Friday, August 8, 2014

Gregory Lake System

We needed directions out of Mulan, so called in at the local clinic. This new facility was spotless and very well maintained. Indeed the whole of Mulan had little or no rubbish and was well cared for.

The road around the Gregory Lake system is just two tyre tracks, mostly over red and orange sand with a few small stony sections. Some ten klms out of Mulan we pulled in to Handover Camp site, one of three sites reserved for tourists to camp. The lake is quite a distance from the camp. The camp had new toilets and huge shady red gums. This campsite is situated on the largest of the lakes (known as Yampirri Yampirri) and is brackish.

We decided to proceed on to the next campsite known as Yunpu. The muster had just been completed and this is where the drovers had camped. The site again was spotless, with new composting toilet, makeshift shower cubicles and fire pit. No one was about, so we had the area to ourselves. Shady melaleucas grew from the white sand and gave shade during the day. A great place to camp.

The drovers had left some excellent logs for the fire, so we had a roaring fire over which we could boil water and create excellent coals for our camp oven. This night we cooked up the crocodile mince, purchased in Alice Springs and had it with vegetables. What does it taste like??????

We think it tastes like a mixture of chicken and fish, very mild.

In the morning we walked down to the lake, known locally as Palpaly, to collect water for a shower. Birdlife abounded on and around the lake. This was also raptor heaven. We counted at least a dozen Wege-Tailed eagles soaring in the skies over the grasslands. Two magpies swooped at and harrassed a young eagle, who was forced to land on the ground a couple of meters from where we were sitting having breakfast. He looked totally perplexed by us and by his situation of having to land in such an undignified way. When it finally flew off, the other eagles also left.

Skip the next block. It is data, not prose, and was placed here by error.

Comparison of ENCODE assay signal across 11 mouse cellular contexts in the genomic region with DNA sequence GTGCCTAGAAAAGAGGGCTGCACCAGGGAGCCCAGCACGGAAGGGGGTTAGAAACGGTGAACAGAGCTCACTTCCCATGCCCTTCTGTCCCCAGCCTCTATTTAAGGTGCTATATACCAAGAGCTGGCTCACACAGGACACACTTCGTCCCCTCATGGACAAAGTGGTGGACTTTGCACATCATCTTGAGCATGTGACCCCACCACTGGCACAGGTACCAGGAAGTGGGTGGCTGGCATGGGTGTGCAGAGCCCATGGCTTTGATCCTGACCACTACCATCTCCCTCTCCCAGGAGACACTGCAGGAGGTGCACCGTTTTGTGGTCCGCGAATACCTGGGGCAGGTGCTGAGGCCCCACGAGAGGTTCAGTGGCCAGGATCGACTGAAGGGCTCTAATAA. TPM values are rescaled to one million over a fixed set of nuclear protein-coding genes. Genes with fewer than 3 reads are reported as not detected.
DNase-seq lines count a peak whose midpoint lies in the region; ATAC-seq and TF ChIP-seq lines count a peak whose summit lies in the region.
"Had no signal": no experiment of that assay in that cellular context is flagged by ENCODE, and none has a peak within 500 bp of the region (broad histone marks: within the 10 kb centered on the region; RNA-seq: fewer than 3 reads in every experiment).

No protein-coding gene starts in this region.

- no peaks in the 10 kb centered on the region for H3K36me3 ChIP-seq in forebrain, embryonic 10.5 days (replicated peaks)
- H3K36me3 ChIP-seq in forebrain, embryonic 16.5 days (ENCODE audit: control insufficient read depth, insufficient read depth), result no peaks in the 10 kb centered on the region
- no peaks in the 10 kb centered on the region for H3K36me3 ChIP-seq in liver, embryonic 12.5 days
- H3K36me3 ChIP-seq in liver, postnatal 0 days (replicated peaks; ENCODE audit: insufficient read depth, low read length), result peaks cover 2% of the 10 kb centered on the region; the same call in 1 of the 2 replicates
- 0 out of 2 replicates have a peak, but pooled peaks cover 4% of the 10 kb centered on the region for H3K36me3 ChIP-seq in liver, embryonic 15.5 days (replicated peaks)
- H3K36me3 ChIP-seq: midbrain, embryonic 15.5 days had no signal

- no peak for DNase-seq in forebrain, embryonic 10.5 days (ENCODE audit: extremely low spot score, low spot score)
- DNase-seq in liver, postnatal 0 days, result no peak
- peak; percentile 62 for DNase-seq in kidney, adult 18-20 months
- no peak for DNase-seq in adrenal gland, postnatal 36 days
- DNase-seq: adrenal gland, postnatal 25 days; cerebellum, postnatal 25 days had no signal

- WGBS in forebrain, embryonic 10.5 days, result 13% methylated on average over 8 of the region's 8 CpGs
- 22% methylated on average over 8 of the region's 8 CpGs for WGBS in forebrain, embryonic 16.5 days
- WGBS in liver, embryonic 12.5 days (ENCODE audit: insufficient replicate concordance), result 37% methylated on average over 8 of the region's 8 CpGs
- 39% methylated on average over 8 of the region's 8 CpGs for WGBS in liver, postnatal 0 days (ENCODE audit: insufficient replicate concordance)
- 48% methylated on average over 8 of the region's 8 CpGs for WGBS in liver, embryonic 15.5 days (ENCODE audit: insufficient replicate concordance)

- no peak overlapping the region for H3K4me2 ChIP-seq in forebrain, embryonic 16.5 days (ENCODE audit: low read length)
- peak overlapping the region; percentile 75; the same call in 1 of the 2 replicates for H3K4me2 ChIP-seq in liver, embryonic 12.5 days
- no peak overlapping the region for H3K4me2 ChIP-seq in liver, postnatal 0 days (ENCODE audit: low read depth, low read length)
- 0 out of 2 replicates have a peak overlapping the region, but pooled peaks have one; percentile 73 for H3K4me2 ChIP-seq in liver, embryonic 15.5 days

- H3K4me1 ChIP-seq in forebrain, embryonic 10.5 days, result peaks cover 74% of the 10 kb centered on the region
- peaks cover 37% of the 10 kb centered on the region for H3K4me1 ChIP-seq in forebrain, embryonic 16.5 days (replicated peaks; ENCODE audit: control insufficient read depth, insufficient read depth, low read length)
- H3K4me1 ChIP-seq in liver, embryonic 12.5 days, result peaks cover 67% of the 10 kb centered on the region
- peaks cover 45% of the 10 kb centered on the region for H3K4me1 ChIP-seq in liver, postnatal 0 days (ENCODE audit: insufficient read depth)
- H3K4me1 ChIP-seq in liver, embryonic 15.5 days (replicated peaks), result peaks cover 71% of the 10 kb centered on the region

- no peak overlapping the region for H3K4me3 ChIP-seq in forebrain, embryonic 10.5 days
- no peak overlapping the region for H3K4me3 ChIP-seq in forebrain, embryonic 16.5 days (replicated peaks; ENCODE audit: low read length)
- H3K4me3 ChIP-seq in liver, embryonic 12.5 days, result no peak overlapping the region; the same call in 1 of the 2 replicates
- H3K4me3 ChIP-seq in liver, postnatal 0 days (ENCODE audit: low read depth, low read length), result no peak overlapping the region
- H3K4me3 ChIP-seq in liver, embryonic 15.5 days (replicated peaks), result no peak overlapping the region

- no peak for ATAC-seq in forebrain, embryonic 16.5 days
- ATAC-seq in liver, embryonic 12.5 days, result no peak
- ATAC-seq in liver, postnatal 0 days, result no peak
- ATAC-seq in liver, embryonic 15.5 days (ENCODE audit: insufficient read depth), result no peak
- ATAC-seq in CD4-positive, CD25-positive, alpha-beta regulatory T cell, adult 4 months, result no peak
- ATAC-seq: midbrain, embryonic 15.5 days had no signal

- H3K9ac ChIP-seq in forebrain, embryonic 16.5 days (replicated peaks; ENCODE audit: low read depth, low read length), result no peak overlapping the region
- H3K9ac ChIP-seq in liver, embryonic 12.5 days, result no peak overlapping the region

The road out towards the Canning Stock Route from Yunpu had been recently graded, as had the final 125klms of the Canning Stock Route leading to Billiluna. The trucks carrying the cattle from the recent muster had necessitated this occurence. We heard people conversing on the cb radio who were travelling that route from south to north, and soon we caught up with them. They had taken 17 days to complete their trip. A little while later, a convoy of another three vehicles came at us going the opposite direction.

The Canning Stock Route convoy, related a story to us about a mad Dutchman! This fellow had flown in from Holland and was riding his bike along the Route! He had been told in Holland before he left that he could get water from all the wells along the way. The old wells were evenly spaced apart to allow the stockman to get to the next source of water with their cattle in a day's drove, approximately 30klms. Of course, this young man didn't bother to get any local information before setting off into one of the harshest environments on earth, and carried just enough water to take him 50 klms per day! Now, only eight of the original fifty one wells are operational, so here he is, in the Great Sandy Desert, without enough water to get him from water source to water source. The Route is 1619klms long. Thankfully there is plenty of traffic on the route, so he has become reliant on the good nature and generosity of others to survive.

Two nights at Lake Stretch, some 15 klms south of Billiluna is a great treat! Clean fresh water, birdlife in abundance and time to rest the body from all the corregations and dust. The bush campsite again was clean and well maintained.

We had the area to ourselves, the first night, bar two motor bike riders, one of whom had limped along the Tanami Road, and who had been abandoned by his other motor bike friends, when his bike started to give trouble. These so-called friends also abandoned another of their crew after he fell off his bike and broke his collarbone, because he was travelling too slowly!
The second night, two lovely young women came to camp, Aria and Kirsty. They had both completed a year-long motor mechanic course at TAFE, which comprised of 22 days of full 8 hours work and included some bush mechancs. They were travelling by themselves in very remote areas, with spares and recovery gear. We thought they were very enterprising, highly capable and very interesting. They had been on the road since March.



No comments:

Post a Comment